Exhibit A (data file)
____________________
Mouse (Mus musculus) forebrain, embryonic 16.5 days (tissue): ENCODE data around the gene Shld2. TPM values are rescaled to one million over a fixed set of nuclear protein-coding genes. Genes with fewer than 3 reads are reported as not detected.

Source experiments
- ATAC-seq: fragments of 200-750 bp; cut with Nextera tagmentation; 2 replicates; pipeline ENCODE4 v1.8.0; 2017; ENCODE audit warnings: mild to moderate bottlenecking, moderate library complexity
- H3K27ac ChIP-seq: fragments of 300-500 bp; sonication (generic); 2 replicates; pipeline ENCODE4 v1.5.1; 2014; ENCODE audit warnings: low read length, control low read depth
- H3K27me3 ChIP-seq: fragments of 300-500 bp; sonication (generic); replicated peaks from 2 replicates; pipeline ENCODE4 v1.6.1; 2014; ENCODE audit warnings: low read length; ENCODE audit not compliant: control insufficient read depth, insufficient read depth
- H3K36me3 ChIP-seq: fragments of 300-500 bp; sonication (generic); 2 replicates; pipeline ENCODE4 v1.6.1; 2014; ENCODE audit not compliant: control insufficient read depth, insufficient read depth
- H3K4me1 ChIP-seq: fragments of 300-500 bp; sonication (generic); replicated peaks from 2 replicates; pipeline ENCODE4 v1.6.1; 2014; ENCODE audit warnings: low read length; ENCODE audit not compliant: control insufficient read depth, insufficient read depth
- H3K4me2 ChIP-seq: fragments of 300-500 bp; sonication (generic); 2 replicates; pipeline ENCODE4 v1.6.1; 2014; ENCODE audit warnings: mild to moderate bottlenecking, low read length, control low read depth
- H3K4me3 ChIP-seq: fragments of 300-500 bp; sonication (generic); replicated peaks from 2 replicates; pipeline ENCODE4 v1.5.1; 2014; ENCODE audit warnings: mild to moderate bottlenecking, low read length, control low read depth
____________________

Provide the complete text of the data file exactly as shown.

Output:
Mouse (Mus musculus) forebrain, embryonic 16.5 days (tissue): ENCODE data around the gene Shld2. TPM values are rescaled to one million over a fixed set of nuclear protein-coding genes. Genes with fewer than 3 reads are reported as not detected.

Source experiments
- ATAC-seq: fragments of 200-750 bp; cut with Nextera tagmentation; 2 replicates; pipeline ENCODE4 v1.8.0; 2017; ENCODE audit warnings: mild to moderate bottlenecking, moderate library complexity
- H3K27ac ChIP-seq: fragments of 300-500 bp; sonication (generic); 2 replicates; pipeline ENCODE4 v1.5.1; 2014; ENCODE audit warnings: low read length, control low read depth
- H3K27me3 ChIP-seq: fragments of 300-500 bp; sonication (generic); replicated peaks from 2 replicates; pipeline ENCODE4 v1.6.1; 2014; ENCODE audit warnings: low read length; ENCODE audit not compliant: control insufficient read depth, insufficient read depth
- H3K36me3 ChIP-seq: fragments of 300-500 bp; sonication (generic); 2 replicates; pipeline ENCODE4 v1.6.1; 2014; ENCODE audit not compliant: control insufficient read depth, insufficient read depth
- H3K4me1 ChIP-seq: fragments of 300-500 bp; sonication (generic); replicated peaks from 2 replicates; pipeline ENCODE4 v1.6.1; 2014; ENCODE audit warnings: low read length; ENCODE audit not compliant: control insufficient read depth, insufficient read depth
- H3K4me2 ChIP-seq: fragments of 300-500 bp; sonication (generic); 2 replicates; pipeline ENCODE4 v1.6.1; 2014; ENCODE audit warnings: mild to moderate bottlenecking, low read length, control low read depth
- H3K4me3 ChIP-seq: fragments of 300-500 bp; sonication (generic); replicated peaks from 2 replicates; pipeline ENCODE4 v1.5.1; 2014; ENCODE audit warnings: mild to moderate bottlenecking, low read length, control low read depth